There’s a tiredness in some of the music, too. Sanchez’s more emo lyrics are ignorable enough on the tracks that strike an equilibrium between the mainstream and the underground, such as the Journey– meets– Bad Brains rockers “Crossing the Frame” and “The Suffering.” But wan ballad “Wake Up” suggests nothing so much as one of those saying-goodbye montages from a WB drama. Reggae mistake “Mother May I” comes across like No Doubt minus any sense of swing. And the strings-and-piano instrumental “Keeping the Blade” is simply John Williams lite, an immodest stab at moving-image majesty that should’ve been left on the cutting-room floor.

Granted, it might sound odd to accuse a 71-minute album that culminates with an extended psych jam of being overly accessible—especially one that boasts a lyric such as “No, the robot holds none with the mind.” But there it is: Weird works for Coheed and Cambria, and Good Apollo, although pretty bizarre by mainstream-pop standards, isn’t nearly weird enough. There was nothing inevitable about moving 500,000 units of an indie release or making it onto MTV and a major label. There was nothing inevitable about the success of a hard-rock band fronted by a guy who frequently sounds like a woman. So why wouldn’t Coheed and Cambria continue to take chances beyond Sanchez’s cloaking a reported romantic meltdown in postmodernism?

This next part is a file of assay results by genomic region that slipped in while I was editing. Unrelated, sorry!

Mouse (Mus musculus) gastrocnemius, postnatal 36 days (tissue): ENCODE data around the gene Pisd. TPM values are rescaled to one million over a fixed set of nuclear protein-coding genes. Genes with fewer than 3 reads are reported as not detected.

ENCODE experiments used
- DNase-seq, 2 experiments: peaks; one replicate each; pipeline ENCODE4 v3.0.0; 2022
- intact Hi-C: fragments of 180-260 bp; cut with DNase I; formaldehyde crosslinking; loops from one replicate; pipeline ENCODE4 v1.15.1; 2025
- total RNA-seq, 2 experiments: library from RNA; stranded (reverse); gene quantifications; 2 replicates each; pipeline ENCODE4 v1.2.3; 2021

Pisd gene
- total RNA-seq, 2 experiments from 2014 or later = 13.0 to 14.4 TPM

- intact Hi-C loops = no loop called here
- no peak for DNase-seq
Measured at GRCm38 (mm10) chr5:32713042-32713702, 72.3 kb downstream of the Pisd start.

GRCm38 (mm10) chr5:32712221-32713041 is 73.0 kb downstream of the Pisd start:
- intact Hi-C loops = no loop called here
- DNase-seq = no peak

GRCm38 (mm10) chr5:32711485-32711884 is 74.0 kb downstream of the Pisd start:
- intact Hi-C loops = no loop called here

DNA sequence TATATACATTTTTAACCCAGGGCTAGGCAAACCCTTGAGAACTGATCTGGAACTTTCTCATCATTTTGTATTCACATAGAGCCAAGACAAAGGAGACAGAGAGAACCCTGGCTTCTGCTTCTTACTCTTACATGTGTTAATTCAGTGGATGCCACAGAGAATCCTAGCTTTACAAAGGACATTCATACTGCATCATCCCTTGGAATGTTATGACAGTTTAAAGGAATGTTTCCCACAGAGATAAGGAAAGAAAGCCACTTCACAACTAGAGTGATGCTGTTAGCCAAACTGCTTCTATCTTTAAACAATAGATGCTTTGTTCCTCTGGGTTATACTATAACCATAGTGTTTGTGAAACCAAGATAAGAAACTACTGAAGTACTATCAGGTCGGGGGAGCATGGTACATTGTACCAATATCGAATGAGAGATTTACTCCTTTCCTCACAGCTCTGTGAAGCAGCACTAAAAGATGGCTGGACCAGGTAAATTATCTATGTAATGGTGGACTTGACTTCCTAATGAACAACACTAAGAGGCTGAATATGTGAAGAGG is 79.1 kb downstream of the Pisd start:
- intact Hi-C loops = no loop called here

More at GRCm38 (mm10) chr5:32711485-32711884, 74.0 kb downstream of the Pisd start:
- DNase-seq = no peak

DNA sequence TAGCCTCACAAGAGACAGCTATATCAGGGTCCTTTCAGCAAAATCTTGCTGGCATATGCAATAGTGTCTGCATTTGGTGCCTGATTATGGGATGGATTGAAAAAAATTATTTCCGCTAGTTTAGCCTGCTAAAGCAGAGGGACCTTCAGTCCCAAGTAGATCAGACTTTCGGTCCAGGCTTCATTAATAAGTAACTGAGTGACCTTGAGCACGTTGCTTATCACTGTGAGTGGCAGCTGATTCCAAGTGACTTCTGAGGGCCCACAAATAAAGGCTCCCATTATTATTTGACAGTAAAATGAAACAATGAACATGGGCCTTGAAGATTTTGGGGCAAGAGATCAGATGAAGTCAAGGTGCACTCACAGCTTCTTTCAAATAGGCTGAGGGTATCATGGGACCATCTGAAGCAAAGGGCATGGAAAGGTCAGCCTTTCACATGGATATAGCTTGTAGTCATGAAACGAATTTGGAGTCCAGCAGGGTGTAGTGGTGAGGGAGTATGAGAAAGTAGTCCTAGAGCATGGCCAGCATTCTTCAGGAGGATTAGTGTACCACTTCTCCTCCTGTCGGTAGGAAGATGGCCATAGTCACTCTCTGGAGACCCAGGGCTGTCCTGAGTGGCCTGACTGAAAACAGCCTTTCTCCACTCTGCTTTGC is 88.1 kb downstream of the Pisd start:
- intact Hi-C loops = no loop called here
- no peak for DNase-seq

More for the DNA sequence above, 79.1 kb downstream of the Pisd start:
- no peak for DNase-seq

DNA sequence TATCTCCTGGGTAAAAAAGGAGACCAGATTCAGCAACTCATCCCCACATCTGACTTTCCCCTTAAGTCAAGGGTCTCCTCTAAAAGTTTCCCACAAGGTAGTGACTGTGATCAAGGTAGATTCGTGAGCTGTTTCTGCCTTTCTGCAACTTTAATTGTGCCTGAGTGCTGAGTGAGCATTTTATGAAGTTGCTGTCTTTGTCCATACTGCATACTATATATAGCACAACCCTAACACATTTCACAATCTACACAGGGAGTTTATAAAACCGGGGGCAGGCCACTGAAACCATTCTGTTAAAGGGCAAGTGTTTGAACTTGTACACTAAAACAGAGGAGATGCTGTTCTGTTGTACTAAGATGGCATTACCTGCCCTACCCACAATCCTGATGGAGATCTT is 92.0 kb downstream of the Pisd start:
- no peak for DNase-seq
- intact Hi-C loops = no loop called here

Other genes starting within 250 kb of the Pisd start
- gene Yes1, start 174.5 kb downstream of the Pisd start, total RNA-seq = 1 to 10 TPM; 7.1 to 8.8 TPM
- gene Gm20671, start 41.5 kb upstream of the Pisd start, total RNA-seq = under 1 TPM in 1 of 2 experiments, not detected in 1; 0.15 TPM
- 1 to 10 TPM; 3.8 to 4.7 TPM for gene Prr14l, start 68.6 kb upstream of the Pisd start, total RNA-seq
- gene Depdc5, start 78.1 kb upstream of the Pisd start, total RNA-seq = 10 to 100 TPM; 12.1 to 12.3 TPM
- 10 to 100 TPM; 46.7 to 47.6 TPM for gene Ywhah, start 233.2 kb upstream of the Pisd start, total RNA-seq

If Silent Earth suggested that a band can still become something more than semipopular on its own bizarre terms, then Good Apollo hints at what it might sound like for the same band to lose its nerve. For the moment, Coheed and Cambria remain near the top of a slippery slope. For the sake of interesting pop, let’s hope Sanchez & Co. understand what’s keeping them there.CP